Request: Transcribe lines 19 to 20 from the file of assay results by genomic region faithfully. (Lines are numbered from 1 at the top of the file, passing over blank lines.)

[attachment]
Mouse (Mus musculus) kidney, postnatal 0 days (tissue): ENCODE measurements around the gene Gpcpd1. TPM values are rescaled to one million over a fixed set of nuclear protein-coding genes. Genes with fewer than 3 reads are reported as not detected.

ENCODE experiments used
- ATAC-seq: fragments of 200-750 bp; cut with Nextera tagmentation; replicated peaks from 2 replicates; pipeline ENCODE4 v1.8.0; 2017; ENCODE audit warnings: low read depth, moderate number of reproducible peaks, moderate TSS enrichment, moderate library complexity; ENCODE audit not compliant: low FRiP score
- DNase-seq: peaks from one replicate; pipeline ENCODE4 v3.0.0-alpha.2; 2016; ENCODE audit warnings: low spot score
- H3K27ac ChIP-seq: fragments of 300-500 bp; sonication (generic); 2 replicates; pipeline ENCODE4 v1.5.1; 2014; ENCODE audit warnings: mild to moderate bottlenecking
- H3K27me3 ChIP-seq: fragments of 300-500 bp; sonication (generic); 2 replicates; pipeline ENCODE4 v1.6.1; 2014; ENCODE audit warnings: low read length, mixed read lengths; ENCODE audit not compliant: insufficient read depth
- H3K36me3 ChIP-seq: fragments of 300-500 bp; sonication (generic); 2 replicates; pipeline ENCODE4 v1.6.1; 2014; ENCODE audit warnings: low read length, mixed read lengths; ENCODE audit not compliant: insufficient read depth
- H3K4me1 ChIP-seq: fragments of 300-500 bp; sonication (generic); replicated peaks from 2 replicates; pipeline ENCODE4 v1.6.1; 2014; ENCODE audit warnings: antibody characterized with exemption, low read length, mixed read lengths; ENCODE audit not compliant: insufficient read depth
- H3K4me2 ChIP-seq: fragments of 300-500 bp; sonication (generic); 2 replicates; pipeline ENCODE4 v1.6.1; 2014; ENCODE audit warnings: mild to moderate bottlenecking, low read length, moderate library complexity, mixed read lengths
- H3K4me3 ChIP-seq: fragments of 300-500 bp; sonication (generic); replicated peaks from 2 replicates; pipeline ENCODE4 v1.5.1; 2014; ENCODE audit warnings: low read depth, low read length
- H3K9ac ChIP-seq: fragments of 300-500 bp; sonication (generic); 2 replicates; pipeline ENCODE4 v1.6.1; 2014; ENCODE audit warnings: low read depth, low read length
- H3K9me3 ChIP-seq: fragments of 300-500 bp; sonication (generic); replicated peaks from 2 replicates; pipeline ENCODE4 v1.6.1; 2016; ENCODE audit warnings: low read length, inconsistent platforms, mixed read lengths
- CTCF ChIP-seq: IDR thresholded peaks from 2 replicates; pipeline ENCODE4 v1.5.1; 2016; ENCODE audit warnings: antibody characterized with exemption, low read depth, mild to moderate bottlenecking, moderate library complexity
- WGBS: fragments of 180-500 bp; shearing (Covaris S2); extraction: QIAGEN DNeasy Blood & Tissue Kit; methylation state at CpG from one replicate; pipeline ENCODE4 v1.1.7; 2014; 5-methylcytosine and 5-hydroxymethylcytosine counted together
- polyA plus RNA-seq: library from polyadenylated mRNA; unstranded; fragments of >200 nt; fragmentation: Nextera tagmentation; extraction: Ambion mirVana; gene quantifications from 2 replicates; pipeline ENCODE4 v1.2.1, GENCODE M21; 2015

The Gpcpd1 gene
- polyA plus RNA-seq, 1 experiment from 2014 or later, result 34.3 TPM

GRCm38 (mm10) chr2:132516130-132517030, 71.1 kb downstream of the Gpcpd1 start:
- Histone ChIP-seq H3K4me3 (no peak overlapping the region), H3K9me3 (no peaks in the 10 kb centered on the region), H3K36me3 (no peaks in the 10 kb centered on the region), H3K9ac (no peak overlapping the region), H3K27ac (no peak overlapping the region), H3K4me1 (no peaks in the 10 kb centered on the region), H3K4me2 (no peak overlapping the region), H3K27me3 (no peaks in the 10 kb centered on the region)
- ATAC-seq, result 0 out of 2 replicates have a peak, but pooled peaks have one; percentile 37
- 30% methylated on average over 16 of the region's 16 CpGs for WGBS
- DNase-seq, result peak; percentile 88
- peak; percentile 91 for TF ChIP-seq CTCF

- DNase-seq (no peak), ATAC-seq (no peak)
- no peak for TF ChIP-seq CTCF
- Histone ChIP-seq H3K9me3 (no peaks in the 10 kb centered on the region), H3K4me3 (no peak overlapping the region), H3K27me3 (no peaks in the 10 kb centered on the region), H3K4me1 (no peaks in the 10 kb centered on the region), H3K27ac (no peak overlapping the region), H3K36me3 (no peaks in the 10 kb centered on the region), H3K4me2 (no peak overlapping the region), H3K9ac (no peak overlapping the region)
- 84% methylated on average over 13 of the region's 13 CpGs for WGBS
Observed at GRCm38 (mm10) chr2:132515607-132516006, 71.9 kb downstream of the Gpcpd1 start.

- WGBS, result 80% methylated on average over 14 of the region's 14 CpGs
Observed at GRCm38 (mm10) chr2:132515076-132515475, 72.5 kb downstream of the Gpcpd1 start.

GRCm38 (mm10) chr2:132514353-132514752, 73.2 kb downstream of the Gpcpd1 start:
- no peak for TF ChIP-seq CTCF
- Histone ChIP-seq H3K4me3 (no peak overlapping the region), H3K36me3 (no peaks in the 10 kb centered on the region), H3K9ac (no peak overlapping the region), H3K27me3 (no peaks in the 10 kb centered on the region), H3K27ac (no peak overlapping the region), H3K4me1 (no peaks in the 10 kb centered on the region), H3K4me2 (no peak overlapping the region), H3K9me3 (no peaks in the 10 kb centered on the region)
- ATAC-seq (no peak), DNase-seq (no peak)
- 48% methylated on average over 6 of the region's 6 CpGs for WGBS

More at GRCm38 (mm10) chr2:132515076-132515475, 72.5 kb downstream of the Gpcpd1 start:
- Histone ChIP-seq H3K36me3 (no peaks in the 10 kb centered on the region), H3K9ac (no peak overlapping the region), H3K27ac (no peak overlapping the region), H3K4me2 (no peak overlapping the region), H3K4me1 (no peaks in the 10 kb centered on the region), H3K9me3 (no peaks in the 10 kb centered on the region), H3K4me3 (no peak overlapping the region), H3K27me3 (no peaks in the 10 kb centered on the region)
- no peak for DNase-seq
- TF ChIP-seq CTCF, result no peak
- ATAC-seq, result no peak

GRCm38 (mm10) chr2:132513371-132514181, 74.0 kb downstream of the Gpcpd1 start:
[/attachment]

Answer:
- Histone ChIP-seq H3K4me3 (no peak overlapping the region), H3K9me3 (no peaks in the 10 kb centered on the region), H3K36me3 (no peaks in the 10 kb centered on the region), H3K9ac (no peak overlapping the region), H3K27ac (no peak overlapping the region), H3K4me1 (no peaks in the 10 kb centered on the region), H3K4me2 (no peak overlapping the region), H3K27me3 (no peaks in the 10 kb centered on the region)
- ATAC-seq, result 0 out of 2 replicates have a peak, but pooled peaks have one; percentile 37